The time it takes to compile the data varies depending on the jurisdiction and the complexity of the request (e.g., the number of databases involved and whether the data request requires privacy consultation and approval). By coordinating the responses from various data centres, the DASH endeavors to provide a more seamless experience.
Over time, we will strive to make the process more efficient and data access more expedient as we harmonize access processes across our partner data centres.
DASH will provide coordinated support and guidance throughout the data access request process.
For training, education or support on using the data, please contact your local data centre to find out what resources are available.
The data are stored, processed and administered by data centres across Canada.
DASH acts as a facilitator which centralizes and receives data requests centrally, and coordinates support and processing of the requests. Data are never sold, exchanged, transferred, or otherwise shared with DASH. DASH never has access to the data.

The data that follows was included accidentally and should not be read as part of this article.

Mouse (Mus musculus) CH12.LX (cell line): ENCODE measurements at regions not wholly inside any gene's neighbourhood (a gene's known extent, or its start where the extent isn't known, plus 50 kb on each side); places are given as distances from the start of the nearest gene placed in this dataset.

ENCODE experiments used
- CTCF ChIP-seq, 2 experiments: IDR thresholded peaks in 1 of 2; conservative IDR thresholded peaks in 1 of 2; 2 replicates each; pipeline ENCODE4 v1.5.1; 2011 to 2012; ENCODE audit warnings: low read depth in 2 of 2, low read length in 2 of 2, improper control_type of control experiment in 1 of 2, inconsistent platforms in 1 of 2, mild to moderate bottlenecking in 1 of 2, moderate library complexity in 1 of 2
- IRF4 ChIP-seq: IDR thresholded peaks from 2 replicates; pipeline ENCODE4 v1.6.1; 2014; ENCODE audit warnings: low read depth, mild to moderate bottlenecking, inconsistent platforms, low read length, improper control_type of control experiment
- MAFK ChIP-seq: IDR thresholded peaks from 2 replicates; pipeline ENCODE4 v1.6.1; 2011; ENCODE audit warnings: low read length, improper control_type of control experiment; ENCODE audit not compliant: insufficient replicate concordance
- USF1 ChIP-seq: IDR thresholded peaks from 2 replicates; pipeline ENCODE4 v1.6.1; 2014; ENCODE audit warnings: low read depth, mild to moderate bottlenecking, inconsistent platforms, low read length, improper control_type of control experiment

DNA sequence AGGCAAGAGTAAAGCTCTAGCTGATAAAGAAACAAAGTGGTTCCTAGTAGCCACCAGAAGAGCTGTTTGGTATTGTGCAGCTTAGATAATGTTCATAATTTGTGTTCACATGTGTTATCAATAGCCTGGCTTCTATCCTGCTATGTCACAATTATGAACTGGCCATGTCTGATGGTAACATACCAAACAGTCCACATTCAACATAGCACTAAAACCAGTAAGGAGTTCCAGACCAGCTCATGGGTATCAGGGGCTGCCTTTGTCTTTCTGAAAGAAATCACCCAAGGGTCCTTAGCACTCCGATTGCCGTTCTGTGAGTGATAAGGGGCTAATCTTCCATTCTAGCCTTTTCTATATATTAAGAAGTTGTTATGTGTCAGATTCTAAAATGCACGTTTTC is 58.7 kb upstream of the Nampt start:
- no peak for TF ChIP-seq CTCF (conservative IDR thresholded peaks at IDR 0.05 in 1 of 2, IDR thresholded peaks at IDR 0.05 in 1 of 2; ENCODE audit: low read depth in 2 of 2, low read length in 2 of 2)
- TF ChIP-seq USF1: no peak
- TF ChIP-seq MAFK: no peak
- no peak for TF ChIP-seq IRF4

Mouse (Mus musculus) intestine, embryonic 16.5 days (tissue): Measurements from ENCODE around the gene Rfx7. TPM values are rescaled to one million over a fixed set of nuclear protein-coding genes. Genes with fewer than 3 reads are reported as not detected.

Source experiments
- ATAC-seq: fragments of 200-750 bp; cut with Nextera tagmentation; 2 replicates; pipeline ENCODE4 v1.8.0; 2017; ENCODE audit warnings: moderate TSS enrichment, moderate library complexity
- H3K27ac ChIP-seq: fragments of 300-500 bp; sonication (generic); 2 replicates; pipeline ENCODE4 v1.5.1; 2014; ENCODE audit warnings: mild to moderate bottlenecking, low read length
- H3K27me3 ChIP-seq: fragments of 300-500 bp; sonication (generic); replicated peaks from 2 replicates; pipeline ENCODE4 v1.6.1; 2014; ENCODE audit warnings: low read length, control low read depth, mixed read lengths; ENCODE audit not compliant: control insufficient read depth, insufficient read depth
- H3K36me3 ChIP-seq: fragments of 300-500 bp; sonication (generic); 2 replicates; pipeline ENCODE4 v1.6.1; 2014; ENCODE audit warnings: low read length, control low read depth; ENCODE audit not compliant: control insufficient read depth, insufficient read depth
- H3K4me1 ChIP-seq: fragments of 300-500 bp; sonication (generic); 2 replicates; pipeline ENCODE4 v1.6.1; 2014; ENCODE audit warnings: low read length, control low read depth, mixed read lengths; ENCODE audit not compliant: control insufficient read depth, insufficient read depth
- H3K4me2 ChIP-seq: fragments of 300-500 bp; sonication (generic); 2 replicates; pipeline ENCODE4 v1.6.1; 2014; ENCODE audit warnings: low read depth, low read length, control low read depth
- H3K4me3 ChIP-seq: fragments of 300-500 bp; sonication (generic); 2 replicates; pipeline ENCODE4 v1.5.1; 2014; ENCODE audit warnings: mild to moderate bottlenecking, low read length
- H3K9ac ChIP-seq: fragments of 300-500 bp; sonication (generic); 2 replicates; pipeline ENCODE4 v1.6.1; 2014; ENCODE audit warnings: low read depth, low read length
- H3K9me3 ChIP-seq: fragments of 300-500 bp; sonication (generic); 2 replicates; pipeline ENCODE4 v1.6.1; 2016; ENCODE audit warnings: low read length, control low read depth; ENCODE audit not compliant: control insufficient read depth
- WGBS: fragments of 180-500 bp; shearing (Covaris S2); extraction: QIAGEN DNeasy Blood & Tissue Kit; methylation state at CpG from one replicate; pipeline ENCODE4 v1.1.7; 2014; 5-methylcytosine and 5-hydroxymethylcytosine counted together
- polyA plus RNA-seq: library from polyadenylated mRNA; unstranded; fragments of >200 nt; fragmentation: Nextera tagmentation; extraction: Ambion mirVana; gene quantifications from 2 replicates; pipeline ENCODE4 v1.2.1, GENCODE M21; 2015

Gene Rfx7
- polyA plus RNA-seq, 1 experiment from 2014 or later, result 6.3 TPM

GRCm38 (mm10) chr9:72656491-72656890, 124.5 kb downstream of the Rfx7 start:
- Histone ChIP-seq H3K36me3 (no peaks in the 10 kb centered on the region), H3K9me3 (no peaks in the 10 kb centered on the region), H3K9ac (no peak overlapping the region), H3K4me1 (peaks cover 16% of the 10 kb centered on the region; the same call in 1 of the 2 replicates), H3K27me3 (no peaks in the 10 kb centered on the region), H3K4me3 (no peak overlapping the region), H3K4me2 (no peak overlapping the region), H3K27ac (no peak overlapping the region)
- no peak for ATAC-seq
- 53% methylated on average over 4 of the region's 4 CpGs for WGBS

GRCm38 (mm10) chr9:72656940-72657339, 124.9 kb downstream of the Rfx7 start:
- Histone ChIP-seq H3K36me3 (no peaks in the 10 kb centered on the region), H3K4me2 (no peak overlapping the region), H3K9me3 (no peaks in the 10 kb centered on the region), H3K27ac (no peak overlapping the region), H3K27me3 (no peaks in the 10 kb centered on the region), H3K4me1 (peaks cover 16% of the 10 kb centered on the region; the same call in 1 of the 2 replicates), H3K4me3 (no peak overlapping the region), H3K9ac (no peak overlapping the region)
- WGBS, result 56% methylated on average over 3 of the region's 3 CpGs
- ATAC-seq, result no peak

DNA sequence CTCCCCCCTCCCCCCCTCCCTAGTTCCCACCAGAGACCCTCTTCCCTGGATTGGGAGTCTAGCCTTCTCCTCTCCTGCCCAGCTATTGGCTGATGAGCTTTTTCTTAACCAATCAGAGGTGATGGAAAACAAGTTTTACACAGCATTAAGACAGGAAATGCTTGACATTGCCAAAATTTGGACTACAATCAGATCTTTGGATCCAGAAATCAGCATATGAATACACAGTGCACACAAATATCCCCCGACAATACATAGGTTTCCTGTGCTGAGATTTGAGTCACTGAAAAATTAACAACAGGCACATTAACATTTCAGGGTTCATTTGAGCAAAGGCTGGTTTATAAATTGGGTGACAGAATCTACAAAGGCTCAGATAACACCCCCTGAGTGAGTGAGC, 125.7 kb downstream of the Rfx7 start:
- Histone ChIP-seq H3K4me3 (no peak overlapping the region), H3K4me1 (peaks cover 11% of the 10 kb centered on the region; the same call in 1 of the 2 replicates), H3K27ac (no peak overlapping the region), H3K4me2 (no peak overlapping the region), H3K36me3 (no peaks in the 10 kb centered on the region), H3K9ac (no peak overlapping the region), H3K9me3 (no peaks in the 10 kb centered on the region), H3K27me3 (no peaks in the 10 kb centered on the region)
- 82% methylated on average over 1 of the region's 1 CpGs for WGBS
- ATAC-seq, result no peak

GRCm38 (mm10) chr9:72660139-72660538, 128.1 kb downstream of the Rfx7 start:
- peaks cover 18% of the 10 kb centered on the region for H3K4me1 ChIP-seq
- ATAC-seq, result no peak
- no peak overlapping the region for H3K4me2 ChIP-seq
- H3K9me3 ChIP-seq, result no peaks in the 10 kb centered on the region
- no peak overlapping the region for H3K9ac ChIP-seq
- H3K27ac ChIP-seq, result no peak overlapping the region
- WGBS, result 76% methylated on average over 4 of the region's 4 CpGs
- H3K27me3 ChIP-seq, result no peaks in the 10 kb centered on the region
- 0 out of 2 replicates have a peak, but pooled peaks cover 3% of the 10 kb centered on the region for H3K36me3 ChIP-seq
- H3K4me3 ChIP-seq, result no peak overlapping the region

Yes. While we cannot guarantee data access, we may be able to facilitate conversations with other data sources from the jurisdictions.
DASH will continue to work with various data centres to provide the most comprehensive list possible.
Data resources from Statistics Canada and the Canadian Institute for Health Information (CIHI) can also be requested.
DASH supports and respects OCAP® (Ownership, Control, Access and Possession) Principles when requesting, accessing and using First Nations data, as set out by the First Nations Information Governance Centre (FNIGC). Learn more.
DASH is currently working to expand the multi-jurisdictional data that is available to be requested and to harmonize the data across jurisdictions. The expanded data is intended to include additional electronic medical records (EMR) and clinical data, genomic and other ‘omic’ information, data collected directly from patients and social data.
Harmonization of data across jurisdictions will generate analysis-ready data that are comparable or standardized across jurisdictions, making it easier for researchers to work with.